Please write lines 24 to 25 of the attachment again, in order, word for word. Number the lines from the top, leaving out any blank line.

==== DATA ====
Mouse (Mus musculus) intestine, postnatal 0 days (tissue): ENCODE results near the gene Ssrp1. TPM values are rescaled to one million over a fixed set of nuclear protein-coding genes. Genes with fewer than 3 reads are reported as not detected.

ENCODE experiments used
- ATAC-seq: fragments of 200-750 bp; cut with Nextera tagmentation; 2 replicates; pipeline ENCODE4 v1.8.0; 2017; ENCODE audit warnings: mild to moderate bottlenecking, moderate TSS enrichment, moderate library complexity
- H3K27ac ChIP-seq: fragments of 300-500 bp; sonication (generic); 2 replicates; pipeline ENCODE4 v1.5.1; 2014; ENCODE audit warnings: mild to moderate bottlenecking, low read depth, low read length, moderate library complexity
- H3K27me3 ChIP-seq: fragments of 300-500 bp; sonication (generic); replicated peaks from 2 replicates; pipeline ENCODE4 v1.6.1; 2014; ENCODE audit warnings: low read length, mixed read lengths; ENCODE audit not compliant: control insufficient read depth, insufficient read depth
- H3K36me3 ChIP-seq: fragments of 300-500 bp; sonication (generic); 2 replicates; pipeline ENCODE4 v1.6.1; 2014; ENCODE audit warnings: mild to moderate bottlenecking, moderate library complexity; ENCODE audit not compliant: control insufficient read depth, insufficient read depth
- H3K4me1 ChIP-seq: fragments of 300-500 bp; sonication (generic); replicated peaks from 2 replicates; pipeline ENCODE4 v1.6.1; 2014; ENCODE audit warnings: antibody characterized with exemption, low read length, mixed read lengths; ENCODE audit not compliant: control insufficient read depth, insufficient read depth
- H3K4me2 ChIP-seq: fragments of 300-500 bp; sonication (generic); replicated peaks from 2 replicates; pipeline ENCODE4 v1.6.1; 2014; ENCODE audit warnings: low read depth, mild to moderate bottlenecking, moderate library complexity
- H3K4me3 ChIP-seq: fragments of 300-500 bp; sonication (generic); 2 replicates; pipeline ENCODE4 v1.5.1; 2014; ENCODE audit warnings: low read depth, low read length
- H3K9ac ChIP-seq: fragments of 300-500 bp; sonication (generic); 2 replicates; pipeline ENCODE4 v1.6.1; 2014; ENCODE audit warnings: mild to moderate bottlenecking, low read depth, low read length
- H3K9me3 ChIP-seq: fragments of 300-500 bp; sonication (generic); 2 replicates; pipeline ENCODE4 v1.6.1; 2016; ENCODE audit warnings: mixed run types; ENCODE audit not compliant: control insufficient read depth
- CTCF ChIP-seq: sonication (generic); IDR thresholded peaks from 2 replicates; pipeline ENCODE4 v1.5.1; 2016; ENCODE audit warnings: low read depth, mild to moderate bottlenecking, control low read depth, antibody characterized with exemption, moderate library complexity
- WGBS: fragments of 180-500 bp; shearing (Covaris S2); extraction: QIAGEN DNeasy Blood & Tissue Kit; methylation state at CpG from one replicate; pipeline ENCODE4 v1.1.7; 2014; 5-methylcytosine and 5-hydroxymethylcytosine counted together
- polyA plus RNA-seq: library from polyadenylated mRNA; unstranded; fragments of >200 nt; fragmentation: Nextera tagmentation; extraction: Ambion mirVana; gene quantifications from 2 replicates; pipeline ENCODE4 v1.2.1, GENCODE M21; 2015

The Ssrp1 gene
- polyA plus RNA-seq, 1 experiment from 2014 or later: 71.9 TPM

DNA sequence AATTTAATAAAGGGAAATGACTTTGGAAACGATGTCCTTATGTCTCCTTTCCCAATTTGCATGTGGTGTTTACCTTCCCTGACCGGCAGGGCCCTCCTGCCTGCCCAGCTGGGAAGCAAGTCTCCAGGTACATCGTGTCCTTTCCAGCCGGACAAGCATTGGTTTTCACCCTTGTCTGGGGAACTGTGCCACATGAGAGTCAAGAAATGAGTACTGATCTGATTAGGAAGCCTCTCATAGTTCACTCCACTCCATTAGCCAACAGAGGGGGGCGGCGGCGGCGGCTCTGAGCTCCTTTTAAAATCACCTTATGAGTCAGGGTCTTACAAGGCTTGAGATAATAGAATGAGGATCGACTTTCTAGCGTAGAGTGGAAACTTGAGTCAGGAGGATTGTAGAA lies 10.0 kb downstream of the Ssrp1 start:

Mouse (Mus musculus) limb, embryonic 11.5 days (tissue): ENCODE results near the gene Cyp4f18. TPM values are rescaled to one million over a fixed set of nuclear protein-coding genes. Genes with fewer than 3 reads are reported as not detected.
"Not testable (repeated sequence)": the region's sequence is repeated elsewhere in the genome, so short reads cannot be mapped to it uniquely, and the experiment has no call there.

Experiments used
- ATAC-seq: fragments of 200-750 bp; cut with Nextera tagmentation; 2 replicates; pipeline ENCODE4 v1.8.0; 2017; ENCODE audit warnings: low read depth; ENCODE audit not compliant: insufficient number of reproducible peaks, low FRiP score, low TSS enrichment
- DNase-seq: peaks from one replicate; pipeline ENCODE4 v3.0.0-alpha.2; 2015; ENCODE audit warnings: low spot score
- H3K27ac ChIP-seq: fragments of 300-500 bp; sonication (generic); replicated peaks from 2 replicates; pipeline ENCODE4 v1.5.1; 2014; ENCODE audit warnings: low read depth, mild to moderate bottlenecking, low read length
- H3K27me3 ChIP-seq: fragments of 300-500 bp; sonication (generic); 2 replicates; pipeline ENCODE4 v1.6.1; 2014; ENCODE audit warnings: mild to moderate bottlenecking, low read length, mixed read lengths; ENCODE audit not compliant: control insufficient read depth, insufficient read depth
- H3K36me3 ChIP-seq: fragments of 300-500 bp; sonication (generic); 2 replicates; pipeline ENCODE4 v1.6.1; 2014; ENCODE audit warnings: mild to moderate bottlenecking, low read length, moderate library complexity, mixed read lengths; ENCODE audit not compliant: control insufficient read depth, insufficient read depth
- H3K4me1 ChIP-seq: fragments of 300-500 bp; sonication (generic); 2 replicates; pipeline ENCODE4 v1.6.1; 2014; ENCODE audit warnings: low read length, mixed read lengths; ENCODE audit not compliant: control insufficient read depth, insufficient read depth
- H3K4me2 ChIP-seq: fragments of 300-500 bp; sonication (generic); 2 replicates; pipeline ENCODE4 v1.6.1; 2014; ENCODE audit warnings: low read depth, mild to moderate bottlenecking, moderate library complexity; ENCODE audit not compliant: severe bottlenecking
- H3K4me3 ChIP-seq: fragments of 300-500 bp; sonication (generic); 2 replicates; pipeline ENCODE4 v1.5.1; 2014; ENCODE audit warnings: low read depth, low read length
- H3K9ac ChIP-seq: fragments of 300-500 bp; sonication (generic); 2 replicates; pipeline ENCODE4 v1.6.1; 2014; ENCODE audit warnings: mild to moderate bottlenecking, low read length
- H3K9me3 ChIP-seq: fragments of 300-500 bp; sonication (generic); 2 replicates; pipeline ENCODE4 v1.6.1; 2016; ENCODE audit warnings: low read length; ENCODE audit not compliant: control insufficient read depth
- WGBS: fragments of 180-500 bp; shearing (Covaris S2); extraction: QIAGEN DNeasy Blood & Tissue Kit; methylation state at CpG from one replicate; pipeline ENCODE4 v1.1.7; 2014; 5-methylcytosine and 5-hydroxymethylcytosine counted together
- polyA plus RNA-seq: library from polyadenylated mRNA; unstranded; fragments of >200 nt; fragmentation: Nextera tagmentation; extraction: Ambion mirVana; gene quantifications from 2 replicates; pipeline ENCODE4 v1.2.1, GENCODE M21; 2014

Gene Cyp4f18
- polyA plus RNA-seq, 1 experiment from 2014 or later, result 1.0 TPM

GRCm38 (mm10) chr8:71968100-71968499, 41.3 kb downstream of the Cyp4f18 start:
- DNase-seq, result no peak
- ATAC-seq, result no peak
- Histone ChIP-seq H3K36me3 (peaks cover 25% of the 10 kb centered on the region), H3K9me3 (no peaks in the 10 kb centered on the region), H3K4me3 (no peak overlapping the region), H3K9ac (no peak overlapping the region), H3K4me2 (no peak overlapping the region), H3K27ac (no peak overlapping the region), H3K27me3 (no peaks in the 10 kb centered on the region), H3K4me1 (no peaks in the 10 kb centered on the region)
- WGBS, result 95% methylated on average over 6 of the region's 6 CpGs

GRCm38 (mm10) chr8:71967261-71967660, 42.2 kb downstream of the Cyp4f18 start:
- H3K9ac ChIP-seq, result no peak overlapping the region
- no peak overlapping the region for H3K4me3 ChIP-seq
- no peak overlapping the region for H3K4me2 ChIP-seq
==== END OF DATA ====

- H3K27me3 ChIP-seq: fragments of 300-500 bp; sonication (generic); 2 replicates; pipeline ENCODE4 v1.6.1; 2014; ENCODE audit warnings: mild to moderate bottlenecking, low read length, mixed read lengths; ENCODE audit not compliant: control insufficient read depth, insufficient read depth
- H3K36me3 ChIP-seq: fragments of 300-500 bp; sonication (generic); 2 replicates; pipeline ENCODE4 v1.6.1; 2014; ENCODE audit warnings: mild to moderate bottlenecking, low read length, moderate library complexity, mixed read lengths; ENCODE audit not compliant: control insufficient read depth, insufficient read depth